These sorts of skeptical questions are based on the perception that we have a different kind of epistemic access to other people's experience than we do to our own. In my own case, I know that my tears, smiles, speech, and gestures, are all only outward m anifestations of my inner life. This inner life is, as it were, "hidden" from everyone but myself. There are certain things that no one but myself can know about myself.

Wittgenstein sets about disintegrating this sort of skepticism in a number of ways. One of his more powerful observations is that I do not actually "know" my own inner life. The things we talk about knowing are the same things we talk about finding out, s uspecting, believing, or doubting. There is no process of "finding out" whether I am in pain. How would we set about determining whether or not I know I am in pain? This investigation would be confounded in the same way that an investigation as to wheth er a rose has teeth would be confounded: we do not even know how to look. The idea that "a rose has teeth in the mouth of a beast" is a peculiar, but sly, solution to the question of whether a rose has teeth. Because there is no obvious mouth on a rose to look into, we might as well look for these teeth anywhere. Our investigation had no clear direction from the outset, so we are as justified in claiming the rose's teeth are in the cow's mouth as anywhere else.

The push toward skepticism relies on the contrast between first-person and third-person knowledge, in pointing out that people have clearer knowledge of their inner lives than we do, and concluding that our knowledge is therefore lacking. If this contrast is false, there is no foundation for our claim that our own knowledge regarding other people's feelings is lacking. The obvious objection to saying that there is no distinction between first- and third-person knowledge is that we lack knowledge of other people's states. I can think someone is in pain who is just faking it: there is a fact of the matter here that I can be wrong about. Wittgenstein is not trying to assert the plainly false here, that we have clear access to other people's lives. Rather, he is showing us that there is no higher degree of certainty that we can aspire to. There is no fact, no item of knowledge, that exists only in the subject's mind, which would settle the matter for us if only we could have access to it. Wittgenstein careful ly shows us how we construct our language-games regarding other people's feelings. When we discuss things like knowledge, uncertainty, doubt, and conviction, our attention is directed exclusively toward outward behavior. All the criteria for judging on th ese matters are before our eyes. Because I cannot know someone's inner state (nor was there ever any question of knowing it), this inner state does not factor into my discussion of how I know what the person is feeling. This is not to say, in a behavioris t vein, that outward pain-behavior is the pain. Pain is pain, and not pain-behavior, but knowledge of pain is knowledge of pain-behavior, and not knowledge of inaccessible inner sensations.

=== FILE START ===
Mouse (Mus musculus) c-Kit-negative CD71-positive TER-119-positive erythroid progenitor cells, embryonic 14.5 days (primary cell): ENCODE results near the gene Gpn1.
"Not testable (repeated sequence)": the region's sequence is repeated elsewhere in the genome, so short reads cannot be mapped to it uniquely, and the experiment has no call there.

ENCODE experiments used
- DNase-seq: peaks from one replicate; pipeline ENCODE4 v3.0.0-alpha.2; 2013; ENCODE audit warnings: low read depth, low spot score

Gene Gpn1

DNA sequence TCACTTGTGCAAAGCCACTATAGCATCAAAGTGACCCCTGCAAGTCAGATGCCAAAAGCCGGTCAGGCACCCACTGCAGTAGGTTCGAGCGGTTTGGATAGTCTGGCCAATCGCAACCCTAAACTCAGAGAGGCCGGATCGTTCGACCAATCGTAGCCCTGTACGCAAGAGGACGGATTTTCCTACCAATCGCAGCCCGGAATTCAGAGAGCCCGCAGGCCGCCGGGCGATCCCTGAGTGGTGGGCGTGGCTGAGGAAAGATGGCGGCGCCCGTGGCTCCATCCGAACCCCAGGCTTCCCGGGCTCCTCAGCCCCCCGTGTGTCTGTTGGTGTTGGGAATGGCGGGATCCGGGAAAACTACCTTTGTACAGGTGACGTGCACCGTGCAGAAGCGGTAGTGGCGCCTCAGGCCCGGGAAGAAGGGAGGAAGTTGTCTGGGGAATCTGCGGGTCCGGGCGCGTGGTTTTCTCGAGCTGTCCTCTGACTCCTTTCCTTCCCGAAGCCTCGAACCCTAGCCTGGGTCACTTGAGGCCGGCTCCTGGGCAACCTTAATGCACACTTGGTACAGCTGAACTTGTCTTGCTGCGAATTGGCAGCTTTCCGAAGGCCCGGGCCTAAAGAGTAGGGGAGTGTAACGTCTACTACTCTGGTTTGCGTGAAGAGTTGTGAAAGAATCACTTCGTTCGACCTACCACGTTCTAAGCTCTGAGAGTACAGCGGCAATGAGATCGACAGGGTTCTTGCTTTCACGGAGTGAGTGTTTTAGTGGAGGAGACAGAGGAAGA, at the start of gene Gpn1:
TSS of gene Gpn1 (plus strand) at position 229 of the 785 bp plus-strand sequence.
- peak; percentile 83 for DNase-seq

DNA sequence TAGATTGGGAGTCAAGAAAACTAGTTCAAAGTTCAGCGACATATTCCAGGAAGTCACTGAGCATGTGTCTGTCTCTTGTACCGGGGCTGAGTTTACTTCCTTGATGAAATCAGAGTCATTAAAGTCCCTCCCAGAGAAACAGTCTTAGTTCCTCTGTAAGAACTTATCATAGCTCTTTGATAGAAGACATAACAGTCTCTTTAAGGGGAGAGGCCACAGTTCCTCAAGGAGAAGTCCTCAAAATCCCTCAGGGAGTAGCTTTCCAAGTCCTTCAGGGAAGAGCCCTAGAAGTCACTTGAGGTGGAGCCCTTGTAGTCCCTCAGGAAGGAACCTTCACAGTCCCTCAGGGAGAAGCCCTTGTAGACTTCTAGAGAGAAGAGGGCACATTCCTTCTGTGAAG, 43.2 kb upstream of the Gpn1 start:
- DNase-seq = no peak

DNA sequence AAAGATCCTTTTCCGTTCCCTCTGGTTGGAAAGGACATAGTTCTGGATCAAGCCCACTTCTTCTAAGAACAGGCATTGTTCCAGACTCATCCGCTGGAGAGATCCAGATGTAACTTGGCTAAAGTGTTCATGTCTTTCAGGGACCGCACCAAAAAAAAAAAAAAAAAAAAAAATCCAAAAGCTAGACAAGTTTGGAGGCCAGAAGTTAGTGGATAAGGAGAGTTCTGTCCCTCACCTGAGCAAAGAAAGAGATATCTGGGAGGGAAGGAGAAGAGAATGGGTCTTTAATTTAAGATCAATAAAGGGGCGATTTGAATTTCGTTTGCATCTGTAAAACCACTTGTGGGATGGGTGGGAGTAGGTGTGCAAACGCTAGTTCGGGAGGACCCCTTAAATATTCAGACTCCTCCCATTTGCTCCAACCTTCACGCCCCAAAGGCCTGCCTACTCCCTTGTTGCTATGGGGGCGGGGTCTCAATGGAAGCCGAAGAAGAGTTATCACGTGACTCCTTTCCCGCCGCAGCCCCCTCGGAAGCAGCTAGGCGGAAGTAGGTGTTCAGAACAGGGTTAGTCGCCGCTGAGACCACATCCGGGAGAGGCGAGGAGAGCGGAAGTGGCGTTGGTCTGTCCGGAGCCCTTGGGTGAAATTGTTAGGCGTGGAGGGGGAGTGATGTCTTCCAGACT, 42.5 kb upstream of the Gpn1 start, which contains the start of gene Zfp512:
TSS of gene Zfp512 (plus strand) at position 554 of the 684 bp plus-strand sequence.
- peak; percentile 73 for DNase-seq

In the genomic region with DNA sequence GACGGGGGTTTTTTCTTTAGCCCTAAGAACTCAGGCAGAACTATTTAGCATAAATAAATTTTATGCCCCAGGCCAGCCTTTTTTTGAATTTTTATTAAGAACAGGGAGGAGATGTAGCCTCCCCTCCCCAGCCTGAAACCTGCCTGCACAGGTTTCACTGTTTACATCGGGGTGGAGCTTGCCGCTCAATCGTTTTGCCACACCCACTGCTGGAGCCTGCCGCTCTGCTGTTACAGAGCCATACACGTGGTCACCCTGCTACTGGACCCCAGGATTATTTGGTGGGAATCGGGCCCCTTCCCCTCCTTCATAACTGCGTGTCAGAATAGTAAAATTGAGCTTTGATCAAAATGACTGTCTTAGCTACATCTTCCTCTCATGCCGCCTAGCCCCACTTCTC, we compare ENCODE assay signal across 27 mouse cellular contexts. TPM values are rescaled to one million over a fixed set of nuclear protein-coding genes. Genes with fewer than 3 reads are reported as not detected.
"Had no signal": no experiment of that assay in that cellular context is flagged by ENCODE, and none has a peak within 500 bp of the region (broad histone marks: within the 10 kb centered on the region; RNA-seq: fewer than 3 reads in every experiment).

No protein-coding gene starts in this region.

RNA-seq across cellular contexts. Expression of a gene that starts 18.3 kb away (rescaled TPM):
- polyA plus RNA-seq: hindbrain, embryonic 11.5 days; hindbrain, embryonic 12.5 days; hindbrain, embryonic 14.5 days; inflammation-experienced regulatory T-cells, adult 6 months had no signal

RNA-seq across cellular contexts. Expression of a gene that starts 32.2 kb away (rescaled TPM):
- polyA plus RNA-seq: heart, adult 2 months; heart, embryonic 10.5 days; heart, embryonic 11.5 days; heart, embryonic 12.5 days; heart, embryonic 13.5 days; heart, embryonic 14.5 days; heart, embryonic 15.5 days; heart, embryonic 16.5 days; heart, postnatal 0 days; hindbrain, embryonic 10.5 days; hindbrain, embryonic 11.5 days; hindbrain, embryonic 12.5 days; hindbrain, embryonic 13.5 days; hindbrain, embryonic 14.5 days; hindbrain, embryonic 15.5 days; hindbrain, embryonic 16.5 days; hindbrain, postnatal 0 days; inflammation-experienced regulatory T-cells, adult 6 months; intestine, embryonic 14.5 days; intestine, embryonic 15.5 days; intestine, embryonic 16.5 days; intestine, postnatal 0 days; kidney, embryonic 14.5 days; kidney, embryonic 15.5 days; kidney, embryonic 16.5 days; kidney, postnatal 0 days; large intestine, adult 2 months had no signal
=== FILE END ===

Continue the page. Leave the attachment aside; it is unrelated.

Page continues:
Wittgenstein anticipates the further objection that, surely, our certainty regarding other people's inner states is less complete than our certainty regarding mathematical results. True enough, but this assertion just highlights the way language-games fun ction differently in different forms of life. If there were no fixed rules for solving mathematical equations, or if the ink and paper mathematicians used often morphed to shift the results that had been written down, our concept of mathematical certainty would no longer be the same. It is not so much that our knowledge regarding other people is less certain than our knowledge of mathematics; it is that certainty functions differently in this context. My certainty regarding someone's inner life is an expr ession of conviction. This expression can be questioned, disputed, and proven wrong in different ways than expressions of conviction regarding mathematical results, but in the language-games dealing with other people's feelings, there is no higher degree of certainty that I could aspire to that I am now somehow missing.

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